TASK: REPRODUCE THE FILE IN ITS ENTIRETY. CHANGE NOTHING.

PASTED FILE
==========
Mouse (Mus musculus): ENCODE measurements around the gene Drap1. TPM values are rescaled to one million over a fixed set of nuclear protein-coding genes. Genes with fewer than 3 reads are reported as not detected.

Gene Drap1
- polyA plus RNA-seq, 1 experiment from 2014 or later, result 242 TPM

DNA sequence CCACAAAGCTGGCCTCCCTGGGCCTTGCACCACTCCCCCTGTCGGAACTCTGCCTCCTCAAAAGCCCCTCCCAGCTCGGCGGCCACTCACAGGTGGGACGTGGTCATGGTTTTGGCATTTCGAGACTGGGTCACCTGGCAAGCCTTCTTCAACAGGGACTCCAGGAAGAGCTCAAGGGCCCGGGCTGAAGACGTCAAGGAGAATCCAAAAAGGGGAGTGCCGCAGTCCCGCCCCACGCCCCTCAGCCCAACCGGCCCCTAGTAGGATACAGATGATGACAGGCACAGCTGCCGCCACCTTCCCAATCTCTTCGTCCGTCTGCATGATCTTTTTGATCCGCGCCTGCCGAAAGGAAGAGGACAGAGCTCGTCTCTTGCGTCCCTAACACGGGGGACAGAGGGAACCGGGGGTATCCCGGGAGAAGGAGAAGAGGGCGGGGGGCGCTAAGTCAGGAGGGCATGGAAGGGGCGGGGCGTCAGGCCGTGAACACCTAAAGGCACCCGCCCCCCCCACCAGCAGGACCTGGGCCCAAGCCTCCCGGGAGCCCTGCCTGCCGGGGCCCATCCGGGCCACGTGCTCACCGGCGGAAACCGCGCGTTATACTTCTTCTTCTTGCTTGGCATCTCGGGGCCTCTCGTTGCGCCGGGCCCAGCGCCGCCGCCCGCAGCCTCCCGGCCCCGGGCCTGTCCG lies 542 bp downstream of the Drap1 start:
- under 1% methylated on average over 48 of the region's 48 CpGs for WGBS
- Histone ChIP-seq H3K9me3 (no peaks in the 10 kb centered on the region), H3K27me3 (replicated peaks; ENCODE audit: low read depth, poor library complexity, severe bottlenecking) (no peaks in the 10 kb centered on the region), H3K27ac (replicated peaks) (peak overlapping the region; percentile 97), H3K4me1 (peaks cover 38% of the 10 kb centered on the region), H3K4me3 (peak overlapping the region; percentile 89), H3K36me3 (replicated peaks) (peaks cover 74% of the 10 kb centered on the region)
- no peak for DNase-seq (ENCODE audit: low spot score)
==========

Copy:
Mouse (Mus musculus): ENCODE measurements around the gene Drap1. TPM values are rescaled to one million over a fixed set of nuclear protein-coding genes. Genes with fewer than 3 reads are reported as not detected.

Gene Drap1
- polyA plus RNA-seq, 1 experiment from 2014 or later, result 242 TPM

DNA sequence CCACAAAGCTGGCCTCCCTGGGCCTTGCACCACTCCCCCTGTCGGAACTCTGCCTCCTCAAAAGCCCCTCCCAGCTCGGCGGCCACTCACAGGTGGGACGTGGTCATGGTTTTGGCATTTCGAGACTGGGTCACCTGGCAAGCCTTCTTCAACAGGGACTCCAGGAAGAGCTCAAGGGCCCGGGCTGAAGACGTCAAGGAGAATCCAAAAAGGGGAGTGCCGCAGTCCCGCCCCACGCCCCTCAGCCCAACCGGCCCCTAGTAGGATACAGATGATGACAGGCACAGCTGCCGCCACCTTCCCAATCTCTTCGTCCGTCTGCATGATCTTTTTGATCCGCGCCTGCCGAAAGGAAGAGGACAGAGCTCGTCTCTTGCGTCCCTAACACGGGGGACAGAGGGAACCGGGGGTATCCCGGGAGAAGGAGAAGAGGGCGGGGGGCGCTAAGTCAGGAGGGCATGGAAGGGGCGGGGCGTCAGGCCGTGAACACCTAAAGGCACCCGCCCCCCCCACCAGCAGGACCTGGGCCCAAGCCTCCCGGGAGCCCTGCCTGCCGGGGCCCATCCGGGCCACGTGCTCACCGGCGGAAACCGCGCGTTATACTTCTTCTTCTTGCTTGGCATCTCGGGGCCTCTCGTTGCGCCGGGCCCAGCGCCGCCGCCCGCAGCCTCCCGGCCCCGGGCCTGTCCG lies 542 bp downstream of the Drap1 start:
- under 1% methylated on average over 48 of the region's 48 CpGs for WGBS
- Histone ChIP-seq H3K9me3 (no peaks in the 10 kb centered on the region), H3K27me3 (replicated peaks; ENCODE audit: low read depth, poor library complexity, severe bottlenecking) (no peaks in the 10 kb centered on the region), H3K27ac (replicated peaks) (peak overlapping the region; percentile 97), H3K4me1 (peaks cover 38% of the 10 kb centered on the region), H3K4me3 (peak overlapping the region; percentile 89), H3K36me3 (replicated peaks) (peaks cover 74% of the 10 kb centered on the region)
- no peak for DNase-seq (ENCODE audit: low spot score)